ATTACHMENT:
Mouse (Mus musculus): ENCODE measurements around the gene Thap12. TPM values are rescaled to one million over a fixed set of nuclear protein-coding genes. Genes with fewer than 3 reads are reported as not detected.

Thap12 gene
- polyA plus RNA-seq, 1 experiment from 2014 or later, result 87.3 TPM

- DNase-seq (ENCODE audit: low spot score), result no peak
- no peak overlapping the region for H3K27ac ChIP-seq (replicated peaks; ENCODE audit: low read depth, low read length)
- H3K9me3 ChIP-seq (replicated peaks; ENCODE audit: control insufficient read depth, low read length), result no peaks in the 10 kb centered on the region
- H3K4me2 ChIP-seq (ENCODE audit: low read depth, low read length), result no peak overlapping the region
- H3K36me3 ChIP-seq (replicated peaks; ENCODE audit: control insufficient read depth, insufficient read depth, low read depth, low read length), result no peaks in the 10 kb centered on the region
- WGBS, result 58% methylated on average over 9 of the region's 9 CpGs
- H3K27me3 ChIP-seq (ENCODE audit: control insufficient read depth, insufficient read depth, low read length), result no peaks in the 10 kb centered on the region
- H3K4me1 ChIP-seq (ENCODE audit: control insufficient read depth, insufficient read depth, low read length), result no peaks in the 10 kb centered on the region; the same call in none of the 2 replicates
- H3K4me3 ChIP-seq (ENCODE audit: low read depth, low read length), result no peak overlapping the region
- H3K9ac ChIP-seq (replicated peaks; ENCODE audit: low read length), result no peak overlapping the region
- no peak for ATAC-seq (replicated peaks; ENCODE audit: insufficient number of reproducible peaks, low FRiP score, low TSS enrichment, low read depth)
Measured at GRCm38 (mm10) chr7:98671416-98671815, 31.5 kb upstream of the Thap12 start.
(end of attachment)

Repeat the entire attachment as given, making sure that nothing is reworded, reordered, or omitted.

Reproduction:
Mouse (Mus musculus): ENCODE measurements around the gene Thap12. TPM values are rescaled to one million over a fixed set of nuclear protein-coding genes. Genes with fewer than 3 reads are reported as not detected.

Thap12 gene
- polyA plus RNA-seq, 1 experiment from 2014 or later, result 87.3 TPM

- DNase-seq (ENCODE audit: low spot score), result no peak
- no peak overlapping the region for H3K27ac ChIP-seq (replicated peaks; ENCODE audit: low read depth, low read length)
- H3K9me3 ChIP-seq (replicated peaks; ENCODE audit: control insufficient read depth, low read length), result no peaks in the 10 kb centered on the region
- H3K4me2 ChIP-seq (ENCODE audit: low read depth, low read length), result no peak overlapping the region
- H3K36me3 ChIP-seq (replicated peaks; ENCODE audit: control insufficient read depth, insufficient read depth, low read depth, low read length), result no peaks in the 10 kb centered on the region
- WGBS, result 58% methylated on average over 9 of the region's 9 CpGs
- H3K27me3 ChIP-seq (ENCODE audit: control insufficient read depth, insufficient read depth, low read length), result no peaks in the 10 kb centered on the region
- H3K4me1 ChIP-seq (ENCODE audit: control insufficient read depth, insufficient read depth, low read length), result no peaks in the 10 kb centered on the region; the same call in none of the 2 replicates
- H3K4me3 ChIP-seq (ENCODE audit: low read depth, low read length), result no peak overlapping the region
- H3K9ac ChIP-seq (replicated peaks; ENCODE audit: low read length), result no peak overlapping the region
- no peak for ATAC-seq (replicated peaks; ENCODE audit: insufficient number of reproducible peaks, low FRiP score, low TSS enrichment, low read depth)
Measured at GRCm38 (mm10) chr7:98671416-98671815, 31.5 kb upstream of the Thap12 start.